Charlie Bartlett is a high school comedy which comes off as kind of a cross
between Ferris Beuller and Rushmore. The titular hero is a rich kid who has
been kicked out of every private prep school he might conceivably go to, thus
dooming him to public school, where the somewhat soft-spoken and almost
feminine young man shows up the first day carrying a leather attaché case and
wearing a blue blazer crowned by a Latin insignia. As you can well imagine, he
manages to last about a half hour before having his head stuck in the toilet.
But Charlie is a determined and crafty lad who wants to be liked, so he
concocts a plan. He has unlimited access to prescription drugs through his
family's psychiatrists, and the bully who stuck Charlie's head in the toilet
has what it takes to distribute those drugs, so Charlie proposes a
partnership. Charlie soon realizes that he can't just give everyone the same
drugs, so he consults with them, determines their symptoms, then repeats those
symptoms to one of his mom's many shrinks. Bingo. He's not only the school's
drug dealer, but its psychiatrist as well.
Activities like this can't be kept secret very long, so it is inevitable
that Charlie will come into conflict with the school's principal, and their
relationship will be further strained by the fact that Charlie is dating the
You're probably thinking that the film sounds like a typical high school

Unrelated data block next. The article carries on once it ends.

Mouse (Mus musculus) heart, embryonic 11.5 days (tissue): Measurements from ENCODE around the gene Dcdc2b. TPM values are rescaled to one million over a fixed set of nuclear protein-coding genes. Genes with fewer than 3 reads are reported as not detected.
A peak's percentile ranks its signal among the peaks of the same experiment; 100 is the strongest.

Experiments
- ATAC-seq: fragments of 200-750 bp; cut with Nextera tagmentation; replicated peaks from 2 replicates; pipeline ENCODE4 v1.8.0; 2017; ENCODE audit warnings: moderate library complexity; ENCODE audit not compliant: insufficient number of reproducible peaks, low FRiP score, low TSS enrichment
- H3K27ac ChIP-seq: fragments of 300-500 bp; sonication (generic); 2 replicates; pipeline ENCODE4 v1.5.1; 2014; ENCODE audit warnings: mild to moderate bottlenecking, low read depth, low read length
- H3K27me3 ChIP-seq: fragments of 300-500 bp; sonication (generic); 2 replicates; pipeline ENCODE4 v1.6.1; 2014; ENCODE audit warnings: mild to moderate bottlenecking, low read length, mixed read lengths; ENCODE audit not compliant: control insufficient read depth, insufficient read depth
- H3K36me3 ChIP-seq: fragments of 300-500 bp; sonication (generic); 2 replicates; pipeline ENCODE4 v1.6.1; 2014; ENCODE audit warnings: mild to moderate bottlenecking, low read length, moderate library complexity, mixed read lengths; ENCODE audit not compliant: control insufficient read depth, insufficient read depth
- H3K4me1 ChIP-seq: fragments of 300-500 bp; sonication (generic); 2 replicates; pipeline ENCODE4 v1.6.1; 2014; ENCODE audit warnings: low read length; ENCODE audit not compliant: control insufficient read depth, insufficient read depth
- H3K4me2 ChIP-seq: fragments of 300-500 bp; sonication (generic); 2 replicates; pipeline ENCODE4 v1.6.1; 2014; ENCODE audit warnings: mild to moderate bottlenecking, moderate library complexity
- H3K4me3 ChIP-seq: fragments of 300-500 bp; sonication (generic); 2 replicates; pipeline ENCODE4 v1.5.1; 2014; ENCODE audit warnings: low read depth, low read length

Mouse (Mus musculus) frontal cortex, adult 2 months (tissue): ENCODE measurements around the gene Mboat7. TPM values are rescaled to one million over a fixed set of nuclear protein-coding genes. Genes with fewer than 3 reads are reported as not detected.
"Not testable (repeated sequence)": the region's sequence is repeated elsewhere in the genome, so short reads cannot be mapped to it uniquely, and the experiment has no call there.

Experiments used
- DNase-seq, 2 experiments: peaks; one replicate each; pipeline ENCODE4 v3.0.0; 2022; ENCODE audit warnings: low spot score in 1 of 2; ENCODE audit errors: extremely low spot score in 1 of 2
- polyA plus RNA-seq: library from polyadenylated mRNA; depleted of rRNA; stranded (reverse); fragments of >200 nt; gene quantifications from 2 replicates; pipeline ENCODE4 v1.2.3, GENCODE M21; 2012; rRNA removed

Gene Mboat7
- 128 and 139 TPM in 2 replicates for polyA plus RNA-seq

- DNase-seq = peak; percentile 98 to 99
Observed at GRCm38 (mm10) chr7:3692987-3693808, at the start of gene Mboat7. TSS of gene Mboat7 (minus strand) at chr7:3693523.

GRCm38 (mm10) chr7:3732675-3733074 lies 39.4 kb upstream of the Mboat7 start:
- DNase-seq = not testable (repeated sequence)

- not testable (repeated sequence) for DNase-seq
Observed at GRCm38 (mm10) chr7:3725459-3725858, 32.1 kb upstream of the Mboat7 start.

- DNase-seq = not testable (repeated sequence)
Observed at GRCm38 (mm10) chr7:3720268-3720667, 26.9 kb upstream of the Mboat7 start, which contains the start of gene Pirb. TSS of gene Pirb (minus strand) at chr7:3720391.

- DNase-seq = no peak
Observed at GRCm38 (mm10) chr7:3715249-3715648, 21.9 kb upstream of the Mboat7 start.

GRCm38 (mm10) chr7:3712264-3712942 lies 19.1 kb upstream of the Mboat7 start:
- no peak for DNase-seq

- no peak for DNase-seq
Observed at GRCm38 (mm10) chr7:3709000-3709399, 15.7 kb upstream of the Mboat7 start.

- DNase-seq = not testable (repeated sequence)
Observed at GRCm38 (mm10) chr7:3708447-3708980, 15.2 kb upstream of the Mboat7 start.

comedy, probably a straight-to-vid. It's better than that. Maybe I can convey
why by telling you that the film's authority figure is played by Robert Downey
Jr., who's not exactly the first person you'd think of when casting a stern
authority figure who needs to crush a teenage drug epidemic. Downey's
character was once the beloved and cynical history teacher, a job for which he
was perfectly suited. He was unwise enough to accept a promotion to principal,
a job totally inappropriate for his natural iconoclasm, and the frustration of
trying to function in the job drove him deep into the bottle. His wife left
him, which drove him deeper into the bottle. As we pick up his story, the only
thing he has left in life is his daughter, who is now having sex with the same
kid who's disrupting his school, a certain Charlie Bartlett.
By allowing the principal to be a complex and somewhat sympathetic
character, the script lifts the film above the level of the usual story about
high school rebellion. In fact, the film allows all of the adults to live and
breathe. Charlie's mother, although dotty, is also very interesting,
kind-hearted and sometimes surprisingly wise. The local police chief prefers
cooling off to busting heads. The only cartoon authority figure is a
superintendent of schools who is despised by both the kids and the principal.
The film can be forgiven that clumsy device for the complexity it exhibits
Unfortunately, the film's successes in characterization are not really matched by
its wit. I really wish I could tell you it is a great comedy, because I liked
its heart, and I liked its characters. But it isn't. It has a lot of the right
ingredients, but it just isn't that funny. The film was originally supposed to
be released last summer, but I can see why it was pulled from the summer
schedule. It's not a rollicking, low-brow summer comedy, despite its premise.
Without the laughs, the film comes up long on teen angst, and plays out as
a thoughtful character study disguised as a comedy, kind of like Pump Up the
Volume without the edge. If you're OK with that, it's a pleasant way to
pass the time.
But if only it had a Spicoli. It coulda binna contenda.